Peripheral Vascular disease (PVD) is a condition caused by furring-up of the blood vessels (atherosclerosis) which carry blood to the legs. People who have PVD also have a greater risk of having other complications of atheroma such as cornoary heart disease (CHD) and stroke. Build up of fatty deposits within the walls of the blood vessels affects the circulation.
Your doctor is likely to make a clinical diagnosis. Other tests such as ultrasound may be requested. Angiography is used for confirmation and for planning treatment.
The treatment of PVD depends on the severity of the condition. If your symptoms are severe and you have pain at rest or upon walking a short distance, you may benefit from a procedure to improve the blood flow to your legs. Whatever the treatment, the following are essential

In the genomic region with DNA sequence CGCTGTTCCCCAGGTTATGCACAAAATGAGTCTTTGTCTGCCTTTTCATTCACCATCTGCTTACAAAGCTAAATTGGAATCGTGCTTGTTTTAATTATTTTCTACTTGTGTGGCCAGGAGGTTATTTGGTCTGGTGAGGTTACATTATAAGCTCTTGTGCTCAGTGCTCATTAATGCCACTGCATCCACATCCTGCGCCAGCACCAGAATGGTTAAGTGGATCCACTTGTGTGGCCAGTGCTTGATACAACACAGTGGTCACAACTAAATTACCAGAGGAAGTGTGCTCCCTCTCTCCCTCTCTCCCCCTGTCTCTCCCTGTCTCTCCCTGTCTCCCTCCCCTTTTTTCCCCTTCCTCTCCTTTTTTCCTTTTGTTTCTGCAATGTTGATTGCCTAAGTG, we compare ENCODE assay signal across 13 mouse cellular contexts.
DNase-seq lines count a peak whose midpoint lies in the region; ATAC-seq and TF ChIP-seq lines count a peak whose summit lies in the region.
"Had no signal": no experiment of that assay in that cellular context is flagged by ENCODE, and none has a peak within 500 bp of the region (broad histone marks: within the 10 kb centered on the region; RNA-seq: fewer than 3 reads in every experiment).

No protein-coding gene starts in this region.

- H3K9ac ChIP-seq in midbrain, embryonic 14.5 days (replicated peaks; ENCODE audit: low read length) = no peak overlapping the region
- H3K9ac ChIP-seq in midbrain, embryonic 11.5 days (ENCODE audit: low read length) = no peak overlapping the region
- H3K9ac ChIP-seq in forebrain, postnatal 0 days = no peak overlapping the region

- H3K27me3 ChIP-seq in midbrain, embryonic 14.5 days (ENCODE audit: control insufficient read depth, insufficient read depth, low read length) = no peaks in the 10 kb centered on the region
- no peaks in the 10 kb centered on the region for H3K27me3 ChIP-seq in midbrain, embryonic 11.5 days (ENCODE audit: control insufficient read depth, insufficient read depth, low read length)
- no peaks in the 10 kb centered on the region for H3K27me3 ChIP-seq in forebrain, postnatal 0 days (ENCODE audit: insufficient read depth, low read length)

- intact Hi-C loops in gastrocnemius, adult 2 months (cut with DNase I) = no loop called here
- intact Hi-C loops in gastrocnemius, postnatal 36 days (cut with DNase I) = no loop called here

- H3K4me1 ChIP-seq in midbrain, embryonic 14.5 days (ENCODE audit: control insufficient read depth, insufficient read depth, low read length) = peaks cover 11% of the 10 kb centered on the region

There are two main approaches to improving blood flow, angioplasty and bypass surgery. Angioplasty is done by passing a balloon along the blood vessel up to the area of obstruction. The balloon is then expanded which may partially relieve the blockage. A 'stent' which is a tubular shaped piece of wire mesh, may then be inserted in the narrowed blood vessel.
Bypass surgery involves a surgical operation and uses a vessel or artificial tube to get round the blocked artery.
Not all blockages are suitable for angioplasty. This procedure is best suited for 'short blocks' of large blood vessels.
Dr Nishan Wijenaike, MD, FRCP
West Suffolk Hospital Diabetes Service
Updated November 2007